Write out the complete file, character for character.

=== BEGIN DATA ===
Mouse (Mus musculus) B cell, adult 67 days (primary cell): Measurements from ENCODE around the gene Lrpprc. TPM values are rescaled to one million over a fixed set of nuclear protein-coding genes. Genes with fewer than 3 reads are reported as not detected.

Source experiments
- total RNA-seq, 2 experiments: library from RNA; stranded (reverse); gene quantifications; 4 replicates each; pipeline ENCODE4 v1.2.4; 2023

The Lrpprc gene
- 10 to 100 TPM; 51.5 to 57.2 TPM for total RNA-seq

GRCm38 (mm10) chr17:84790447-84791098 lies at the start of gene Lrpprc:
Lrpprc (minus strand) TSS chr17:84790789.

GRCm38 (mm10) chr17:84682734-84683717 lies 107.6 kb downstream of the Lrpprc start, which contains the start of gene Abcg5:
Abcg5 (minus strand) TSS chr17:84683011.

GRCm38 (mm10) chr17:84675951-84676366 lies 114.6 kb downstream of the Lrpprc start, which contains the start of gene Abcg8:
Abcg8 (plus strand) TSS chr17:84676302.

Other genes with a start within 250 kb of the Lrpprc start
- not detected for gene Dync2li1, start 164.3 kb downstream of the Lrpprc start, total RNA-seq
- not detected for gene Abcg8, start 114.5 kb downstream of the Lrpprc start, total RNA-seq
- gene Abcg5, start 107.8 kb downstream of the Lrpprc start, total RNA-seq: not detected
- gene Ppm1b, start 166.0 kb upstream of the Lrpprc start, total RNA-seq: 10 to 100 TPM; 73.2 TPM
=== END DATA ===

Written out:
Mouse (Mus musculus) B cell, adult 67 days (primary cell): Measurements from ENCODE around the gene Lrpprc. TPM values are rescaled to one million over a fixed set of nuclear protein-coding genes. Genes with fewer than 3 reads are reported as not detected.

Source experiments
- total RNA-seq, 2 experiments: library from RNA; stranded (reverse); gene quantifications; 4 replicates each; pipeline ENCODE4 v1.2.4; 2023

The Lrpprc gene
- 10 to 100 TPM; 51.5 to 57.2 TPM for total RNA-seq

GRCm38 (mm10) chr17:84790447-84791098 lies at the start of gene Lrpprc:
Lrpprc (minus strand) TSS chr17:84790789.

GRCm38 (mm10) chr17:84682734-84683717 lies 107.6 kb downstream of the Lrpprc start, which contains the start of gene Abcg5:
Abcg5 (minus strand) TSS chr17:84683011.

GRCm38 (mm10) chr17:84675951-84676366 lies 114.6 kb downstream of the Lrpprc start, which contains the start of gene Abcg8:
Abcg8 (plus strand) TSS chr17:84676302.

Other genes with a start within 250 kb of the Lrpprc start
- not detected for gene Dync2li1, start 164.3 kb downstream of the Lrpprc start, total RNA-seq
- not detected for gene Abcg8, start 114.5 kb downstream of the Lrpprc start, total RNA-seq
- gene Abcg5, start 107.8 kb downstream of the Lrpprc start, total RNA-seq: not detected
- gene Ppm1b, start 166.0 kb upstream of the Lrpprc start, total RNA-seq: 10 to 100 TPM; 73.2 TPM